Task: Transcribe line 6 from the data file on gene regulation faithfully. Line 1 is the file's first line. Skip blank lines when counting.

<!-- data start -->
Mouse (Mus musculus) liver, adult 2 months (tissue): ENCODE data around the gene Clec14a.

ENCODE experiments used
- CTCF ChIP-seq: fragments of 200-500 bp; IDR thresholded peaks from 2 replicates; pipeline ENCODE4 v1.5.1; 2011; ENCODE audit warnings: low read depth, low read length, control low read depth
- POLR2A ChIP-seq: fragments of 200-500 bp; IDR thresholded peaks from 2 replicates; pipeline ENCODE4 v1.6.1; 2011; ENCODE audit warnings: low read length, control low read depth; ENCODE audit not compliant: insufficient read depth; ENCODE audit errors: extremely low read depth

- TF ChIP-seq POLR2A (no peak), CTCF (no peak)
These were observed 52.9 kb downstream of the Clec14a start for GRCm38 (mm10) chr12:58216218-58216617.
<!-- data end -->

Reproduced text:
These were observed 52.9 kb downstream of the Clec14a start for GRCm38 (mm10) chr12:58216218-58216617.